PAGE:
**ABSTRACT:**

The extension of the analytic wavelet transform to higher dimensions is discussed. Such extensions require an appropriate definition of the extension of the analytic signal, and a careful combination of the calculation of an analytic signal with the operation of localization. The hyperanalytic wavelet transform is defined to ensure suitable properties of the transform coefficients.

The Analytic Wavelet Transform (AWT) is an important analysis tool, that has been used to characterise 1-D singularities and oscillations. To name but a few of the properties of the transform, the magnitude of the AWT will not oscillate around singularities, it is locally shift invariant, and using suitable tensor products, directional 2-D decompositions may be constructed, see for example Selesnick et al. (2005).

Extending the AWT to higher dimensions is not trivial. This task is complicated by the fact that more than one extension of the analytic signal exists, and using a hyperanalytic decomposition function, does not necessitate that hyperanalytic decomposition coefficients are constructed (see Olhede & Metikas (2006)). The extension of the AWT to 2-D thus necessitates making several choices when defining the transform. These choices are made to define wavelet coefficients with desirable properties, rather than wavelet functions.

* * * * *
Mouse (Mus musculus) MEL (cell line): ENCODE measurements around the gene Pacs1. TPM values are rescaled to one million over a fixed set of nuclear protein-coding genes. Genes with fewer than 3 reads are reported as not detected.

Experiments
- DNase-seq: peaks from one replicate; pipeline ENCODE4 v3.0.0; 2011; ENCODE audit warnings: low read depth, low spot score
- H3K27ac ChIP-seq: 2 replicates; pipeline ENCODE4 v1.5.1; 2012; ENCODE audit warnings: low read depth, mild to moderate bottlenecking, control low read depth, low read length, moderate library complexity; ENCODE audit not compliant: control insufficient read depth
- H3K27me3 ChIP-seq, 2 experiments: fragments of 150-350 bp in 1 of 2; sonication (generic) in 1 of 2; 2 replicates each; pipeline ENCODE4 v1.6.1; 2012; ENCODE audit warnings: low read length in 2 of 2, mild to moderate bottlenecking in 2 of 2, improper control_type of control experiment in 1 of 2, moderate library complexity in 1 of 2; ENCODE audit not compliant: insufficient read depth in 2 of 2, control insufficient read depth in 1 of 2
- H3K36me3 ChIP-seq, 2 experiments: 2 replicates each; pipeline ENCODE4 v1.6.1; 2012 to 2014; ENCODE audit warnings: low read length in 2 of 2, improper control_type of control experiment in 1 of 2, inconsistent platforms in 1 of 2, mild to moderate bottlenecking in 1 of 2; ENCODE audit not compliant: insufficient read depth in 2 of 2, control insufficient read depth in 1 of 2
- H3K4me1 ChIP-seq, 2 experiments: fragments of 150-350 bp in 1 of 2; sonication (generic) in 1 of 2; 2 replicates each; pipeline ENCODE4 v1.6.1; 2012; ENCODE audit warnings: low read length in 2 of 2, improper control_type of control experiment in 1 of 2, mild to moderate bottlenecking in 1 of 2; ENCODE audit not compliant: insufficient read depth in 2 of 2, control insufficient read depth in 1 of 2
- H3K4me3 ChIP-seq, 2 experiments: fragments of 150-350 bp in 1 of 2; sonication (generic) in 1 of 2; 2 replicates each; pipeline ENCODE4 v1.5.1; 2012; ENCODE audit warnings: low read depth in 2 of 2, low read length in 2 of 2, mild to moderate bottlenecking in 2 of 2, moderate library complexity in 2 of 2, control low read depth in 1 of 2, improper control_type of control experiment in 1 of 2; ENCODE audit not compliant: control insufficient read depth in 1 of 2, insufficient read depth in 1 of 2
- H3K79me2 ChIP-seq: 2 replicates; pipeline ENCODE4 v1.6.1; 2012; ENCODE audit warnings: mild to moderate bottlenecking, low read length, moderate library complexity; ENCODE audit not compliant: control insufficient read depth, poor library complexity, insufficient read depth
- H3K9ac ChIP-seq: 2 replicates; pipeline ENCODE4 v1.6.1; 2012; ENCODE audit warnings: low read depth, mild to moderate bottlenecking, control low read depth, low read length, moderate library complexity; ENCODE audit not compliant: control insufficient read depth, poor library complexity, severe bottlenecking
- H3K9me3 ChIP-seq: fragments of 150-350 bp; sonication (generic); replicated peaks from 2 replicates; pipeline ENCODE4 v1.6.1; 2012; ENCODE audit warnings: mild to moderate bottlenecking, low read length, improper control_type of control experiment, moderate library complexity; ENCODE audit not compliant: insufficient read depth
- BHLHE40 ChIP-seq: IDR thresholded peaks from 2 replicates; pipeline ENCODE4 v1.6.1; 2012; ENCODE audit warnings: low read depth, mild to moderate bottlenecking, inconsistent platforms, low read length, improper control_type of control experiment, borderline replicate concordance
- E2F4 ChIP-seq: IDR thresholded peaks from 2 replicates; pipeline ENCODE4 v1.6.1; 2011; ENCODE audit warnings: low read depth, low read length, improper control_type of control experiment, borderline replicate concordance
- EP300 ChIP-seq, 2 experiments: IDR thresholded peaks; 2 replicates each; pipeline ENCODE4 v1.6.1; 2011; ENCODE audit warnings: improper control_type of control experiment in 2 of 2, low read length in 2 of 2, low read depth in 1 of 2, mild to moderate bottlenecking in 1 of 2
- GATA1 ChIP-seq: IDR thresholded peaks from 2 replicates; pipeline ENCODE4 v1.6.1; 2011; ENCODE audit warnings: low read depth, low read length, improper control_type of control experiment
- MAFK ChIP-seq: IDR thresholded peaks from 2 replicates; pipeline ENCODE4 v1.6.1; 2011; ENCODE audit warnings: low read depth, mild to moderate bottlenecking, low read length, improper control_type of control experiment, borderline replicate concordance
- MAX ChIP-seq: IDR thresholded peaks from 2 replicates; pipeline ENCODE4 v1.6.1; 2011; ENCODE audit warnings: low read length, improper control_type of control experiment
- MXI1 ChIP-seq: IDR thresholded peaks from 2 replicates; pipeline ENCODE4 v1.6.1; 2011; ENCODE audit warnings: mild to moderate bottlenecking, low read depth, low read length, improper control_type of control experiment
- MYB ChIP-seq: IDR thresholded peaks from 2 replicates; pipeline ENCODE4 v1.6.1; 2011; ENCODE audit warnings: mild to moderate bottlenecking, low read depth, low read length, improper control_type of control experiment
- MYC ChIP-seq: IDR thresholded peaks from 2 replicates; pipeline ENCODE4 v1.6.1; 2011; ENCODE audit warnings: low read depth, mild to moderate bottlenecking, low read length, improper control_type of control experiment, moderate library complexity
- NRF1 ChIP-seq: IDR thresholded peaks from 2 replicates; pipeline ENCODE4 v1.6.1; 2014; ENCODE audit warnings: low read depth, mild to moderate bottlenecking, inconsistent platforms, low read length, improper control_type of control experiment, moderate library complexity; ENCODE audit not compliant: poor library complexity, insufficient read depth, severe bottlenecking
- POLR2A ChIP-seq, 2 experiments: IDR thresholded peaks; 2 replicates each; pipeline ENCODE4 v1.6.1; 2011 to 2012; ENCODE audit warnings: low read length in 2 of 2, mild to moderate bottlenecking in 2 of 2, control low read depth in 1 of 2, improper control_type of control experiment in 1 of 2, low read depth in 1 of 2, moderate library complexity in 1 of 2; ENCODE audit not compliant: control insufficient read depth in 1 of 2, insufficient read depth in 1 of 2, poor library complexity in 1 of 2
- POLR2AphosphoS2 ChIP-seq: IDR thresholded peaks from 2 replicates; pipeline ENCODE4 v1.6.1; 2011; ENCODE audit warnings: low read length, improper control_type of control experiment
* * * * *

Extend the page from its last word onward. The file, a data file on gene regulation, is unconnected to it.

The hyperanalytic wavelet transform is defined in a series of steps. First to extend the analytic signal, the hyperanalytic signal is used, i.e. a limit of a set of solutions to a set of generalized Cauchy-Riemann equations. We single out the hypercomplex, and monogenic signals (Olhede & Metikas (2006)), as particularly useful constructions. These objects must be combined with a localisation operation, where we propose to use a family of generalized or multidimensional Morse wavelets (see Metikas & Olhede (2007)), to this purpose.

This set of actions constructs families of wavelets that may be used to calculate hyperanalytic wavelet coefficients. The properties of the coefficients in terms of their deterministic structure, i.e. the stability of the coefficients to small local perturbations in spatial locations such as translations and rotations, are given.

The stochastic properties of the hyperanalytic decomposition of random field observations, are also outlined. We discuss how these properties facilitate the usage of the hyperanalytic wavelet transform coefficients for data analysis and estimation, see also Metikas and Olhede (2007), and Olhede (2007). We outline how existing complex-valued decompositions fit into the general framework of the hyperanalytic wavelet transform, see for example (Chan et al (2005), Selesnick et al (2007)).

References:

W. L. Chan, H. Choi and R. Baraniuk,

Coherent image processing using quaternion wavelets, in Proceedings of SPIE, Volume 5914

Wavelets XI, September, 2005.

G. Metikas & S. C. Olhede, Multiple Multidimensional Morse Wavelets. IEEE Trans. Signal Proc. vol. 55, pp. 921-936, 2007.

S. C. Olhede, Hyperanalytic Denoising. IEEE Trans. Image Proc, vol 16, pp. 1522—1537, 2007.

S. C. Olhede and G. Metikas, The Hyperanalytic Wavelet Transform, TR-06-02, available at: http://arxiv.org/abs/math.ST/0605623, 2006 .

I. W. Selesnick, R. G. Baraniuk and N. G. Kingsbury, The Dual-Tree Complex Wavelet Transform, IEEE Signal Proc. Mag., vol. 22, pp. 123-151, 2005.